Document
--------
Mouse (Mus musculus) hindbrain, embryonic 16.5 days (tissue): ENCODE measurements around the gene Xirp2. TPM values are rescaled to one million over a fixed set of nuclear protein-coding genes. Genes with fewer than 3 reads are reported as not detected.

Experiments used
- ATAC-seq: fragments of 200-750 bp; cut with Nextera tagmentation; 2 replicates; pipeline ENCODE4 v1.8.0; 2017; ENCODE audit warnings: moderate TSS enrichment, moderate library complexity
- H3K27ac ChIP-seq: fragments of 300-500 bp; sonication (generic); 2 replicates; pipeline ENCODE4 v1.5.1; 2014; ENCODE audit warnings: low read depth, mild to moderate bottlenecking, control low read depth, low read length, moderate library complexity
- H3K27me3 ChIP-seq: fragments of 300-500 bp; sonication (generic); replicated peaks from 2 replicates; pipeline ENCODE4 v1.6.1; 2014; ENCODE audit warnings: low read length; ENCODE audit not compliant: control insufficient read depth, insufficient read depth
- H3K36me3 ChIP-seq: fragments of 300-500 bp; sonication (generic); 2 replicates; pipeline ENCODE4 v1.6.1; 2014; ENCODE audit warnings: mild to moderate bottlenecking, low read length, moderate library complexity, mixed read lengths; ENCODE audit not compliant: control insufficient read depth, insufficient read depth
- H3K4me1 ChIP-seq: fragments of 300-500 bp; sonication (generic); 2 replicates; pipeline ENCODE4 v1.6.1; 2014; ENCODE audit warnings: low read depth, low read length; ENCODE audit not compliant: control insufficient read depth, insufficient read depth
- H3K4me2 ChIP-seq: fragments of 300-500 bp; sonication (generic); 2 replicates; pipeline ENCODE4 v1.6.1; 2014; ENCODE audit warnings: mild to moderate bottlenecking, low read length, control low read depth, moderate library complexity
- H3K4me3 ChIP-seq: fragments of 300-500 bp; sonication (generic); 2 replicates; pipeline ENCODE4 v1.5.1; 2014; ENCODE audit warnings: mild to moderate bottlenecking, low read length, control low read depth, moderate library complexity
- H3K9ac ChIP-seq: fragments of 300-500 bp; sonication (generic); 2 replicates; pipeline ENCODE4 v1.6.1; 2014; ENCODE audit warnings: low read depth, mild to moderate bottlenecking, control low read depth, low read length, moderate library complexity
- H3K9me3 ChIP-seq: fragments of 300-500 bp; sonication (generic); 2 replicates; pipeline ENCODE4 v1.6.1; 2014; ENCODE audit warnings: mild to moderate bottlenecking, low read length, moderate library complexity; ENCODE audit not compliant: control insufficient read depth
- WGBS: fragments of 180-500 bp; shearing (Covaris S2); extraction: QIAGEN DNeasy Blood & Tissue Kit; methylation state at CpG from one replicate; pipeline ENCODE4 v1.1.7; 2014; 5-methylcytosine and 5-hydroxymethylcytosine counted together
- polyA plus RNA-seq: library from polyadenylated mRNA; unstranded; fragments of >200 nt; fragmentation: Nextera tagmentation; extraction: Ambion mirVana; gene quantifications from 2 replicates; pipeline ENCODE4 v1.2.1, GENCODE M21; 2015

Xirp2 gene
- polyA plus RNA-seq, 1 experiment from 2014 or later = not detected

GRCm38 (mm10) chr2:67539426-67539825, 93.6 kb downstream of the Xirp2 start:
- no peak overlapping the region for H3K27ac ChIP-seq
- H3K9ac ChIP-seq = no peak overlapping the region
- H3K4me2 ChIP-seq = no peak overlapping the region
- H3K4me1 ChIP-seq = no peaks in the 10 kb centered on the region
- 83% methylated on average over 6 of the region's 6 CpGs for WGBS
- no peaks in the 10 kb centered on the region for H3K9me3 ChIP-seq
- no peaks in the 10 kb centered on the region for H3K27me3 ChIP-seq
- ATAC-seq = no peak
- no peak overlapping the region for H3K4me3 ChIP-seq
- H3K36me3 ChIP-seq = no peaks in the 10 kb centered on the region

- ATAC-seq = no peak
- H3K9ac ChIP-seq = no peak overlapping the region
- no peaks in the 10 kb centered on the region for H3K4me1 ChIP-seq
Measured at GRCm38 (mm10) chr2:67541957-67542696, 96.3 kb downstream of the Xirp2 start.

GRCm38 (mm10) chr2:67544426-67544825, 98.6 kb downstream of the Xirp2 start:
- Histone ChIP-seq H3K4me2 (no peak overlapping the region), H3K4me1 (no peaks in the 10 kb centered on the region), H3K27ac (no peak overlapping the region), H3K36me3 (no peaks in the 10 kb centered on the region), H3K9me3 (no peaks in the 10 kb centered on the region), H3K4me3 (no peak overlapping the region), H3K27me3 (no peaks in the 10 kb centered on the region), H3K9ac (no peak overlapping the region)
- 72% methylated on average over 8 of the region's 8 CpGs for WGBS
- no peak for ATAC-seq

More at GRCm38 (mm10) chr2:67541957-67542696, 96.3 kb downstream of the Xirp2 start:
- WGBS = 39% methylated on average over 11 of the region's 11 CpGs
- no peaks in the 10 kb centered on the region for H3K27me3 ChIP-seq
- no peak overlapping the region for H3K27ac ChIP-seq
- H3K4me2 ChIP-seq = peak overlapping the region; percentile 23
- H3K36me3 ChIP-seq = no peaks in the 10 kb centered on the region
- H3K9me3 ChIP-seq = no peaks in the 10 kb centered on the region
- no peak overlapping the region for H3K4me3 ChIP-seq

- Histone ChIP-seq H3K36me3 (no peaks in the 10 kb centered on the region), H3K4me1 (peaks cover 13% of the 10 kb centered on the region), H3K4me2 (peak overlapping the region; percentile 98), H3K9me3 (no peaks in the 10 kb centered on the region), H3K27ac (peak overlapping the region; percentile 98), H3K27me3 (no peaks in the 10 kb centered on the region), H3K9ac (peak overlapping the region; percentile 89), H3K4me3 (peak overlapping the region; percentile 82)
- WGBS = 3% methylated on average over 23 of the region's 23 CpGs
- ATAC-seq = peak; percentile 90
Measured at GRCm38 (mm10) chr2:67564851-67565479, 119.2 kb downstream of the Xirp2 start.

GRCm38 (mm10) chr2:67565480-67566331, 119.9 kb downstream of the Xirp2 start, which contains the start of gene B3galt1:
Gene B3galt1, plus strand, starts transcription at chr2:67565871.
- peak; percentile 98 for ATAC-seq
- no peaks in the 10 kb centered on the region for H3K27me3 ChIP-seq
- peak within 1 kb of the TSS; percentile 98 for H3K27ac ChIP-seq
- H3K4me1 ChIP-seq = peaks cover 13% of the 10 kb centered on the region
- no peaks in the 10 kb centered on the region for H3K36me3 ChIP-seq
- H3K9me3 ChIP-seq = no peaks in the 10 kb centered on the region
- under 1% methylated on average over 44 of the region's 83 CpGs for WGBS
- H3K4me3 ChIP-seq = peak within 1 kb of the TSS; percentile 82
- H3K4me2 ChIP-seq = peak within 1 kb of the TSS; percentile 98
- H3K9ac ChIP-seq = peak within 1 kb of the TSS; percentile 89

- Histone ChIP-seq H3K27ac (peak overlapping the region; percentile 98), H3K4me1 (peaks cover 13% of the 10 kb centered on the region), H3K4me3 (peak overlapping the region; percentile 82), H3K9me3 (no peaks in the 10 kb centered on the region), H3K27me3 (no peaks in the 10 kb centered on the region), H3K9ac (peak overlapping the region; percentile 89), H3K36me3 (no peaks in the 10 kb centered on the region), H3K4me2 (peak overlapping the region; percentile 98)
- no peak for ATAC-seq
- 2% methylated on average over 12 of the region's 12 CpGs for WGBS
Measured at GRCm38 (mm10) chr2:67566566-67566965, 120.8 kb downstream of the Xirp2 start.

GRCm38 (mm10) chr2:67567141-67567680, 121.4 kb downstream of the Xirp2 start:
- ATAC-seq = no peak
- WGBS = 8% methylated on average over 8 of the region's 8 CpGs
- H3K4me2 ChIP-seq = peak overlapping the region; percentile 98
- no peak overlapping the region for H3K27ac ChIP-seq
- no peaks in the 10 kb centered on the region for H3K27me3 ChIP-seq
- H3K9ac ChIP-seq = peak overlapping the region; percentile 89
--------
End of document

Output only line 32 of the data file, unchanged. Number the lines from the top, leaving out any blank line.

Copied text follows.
- Histone ChIP-seq H3K4me2 (no peak overlapping the region), H3K4me1 (no peaks in the 10 kb centered on the region), H3K27ac (no peak overlapping the region), H3K36me3 (no peaks in the 10 kb centered on the region), H3K9me3 (no peaks in the 10 kb centered on the region), H3K4me3 (no peak overlapping the region), H3K27me3 (no peaks in the 10 kb centered on the region), H3K9ac (no peak overlapping the region)